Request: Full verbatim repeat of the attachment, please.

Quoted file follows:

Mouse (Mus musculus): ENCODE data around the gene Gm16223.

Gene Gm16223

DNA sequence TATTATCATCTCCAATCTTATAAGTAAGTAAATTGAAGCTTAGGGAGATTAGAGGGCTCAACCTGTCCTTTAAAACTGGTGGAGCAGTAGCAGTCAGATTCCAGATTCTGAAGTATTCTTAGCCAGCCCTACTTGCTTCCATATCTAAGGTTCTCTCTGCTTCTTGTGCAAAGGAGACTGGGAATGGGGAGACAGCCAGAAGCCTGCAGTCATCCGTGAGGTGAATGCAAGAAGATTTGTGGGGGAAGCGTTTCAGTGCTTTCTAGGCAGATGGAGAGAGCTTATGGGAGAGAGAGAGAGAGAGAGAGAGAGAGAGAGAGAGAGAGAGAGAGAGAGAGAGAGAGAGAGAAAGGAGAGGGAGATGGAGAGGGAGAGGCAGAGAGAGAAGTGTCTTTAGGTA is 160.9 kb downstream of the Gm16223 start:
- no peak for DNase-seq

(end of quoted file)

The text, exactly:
Mouse (Mus musculus): ENCODE data around the gene Gm16223.

Gene Gm16223

DNA sequence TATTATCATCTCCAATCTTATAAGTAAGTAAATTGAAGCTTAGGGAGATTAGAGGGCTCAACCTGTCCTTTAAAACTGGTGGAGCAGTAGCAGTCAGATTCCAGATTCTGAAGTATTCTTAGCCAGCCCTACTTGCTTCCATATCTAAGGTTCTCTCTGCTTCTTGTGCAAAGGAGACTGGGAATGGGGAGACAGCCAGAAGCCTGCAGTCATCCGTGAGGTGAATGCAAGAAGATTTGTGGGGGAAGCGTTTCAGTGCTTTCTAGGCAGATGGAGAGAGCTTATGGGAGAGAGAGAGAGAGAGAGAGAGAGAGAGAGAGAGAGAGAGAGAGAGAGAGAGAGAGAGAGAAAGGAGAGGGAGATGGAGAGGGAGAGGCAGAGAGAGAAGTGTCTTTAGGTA is 160.9 kb downstream of the Gm16223 start:
- no peak for DNase-seq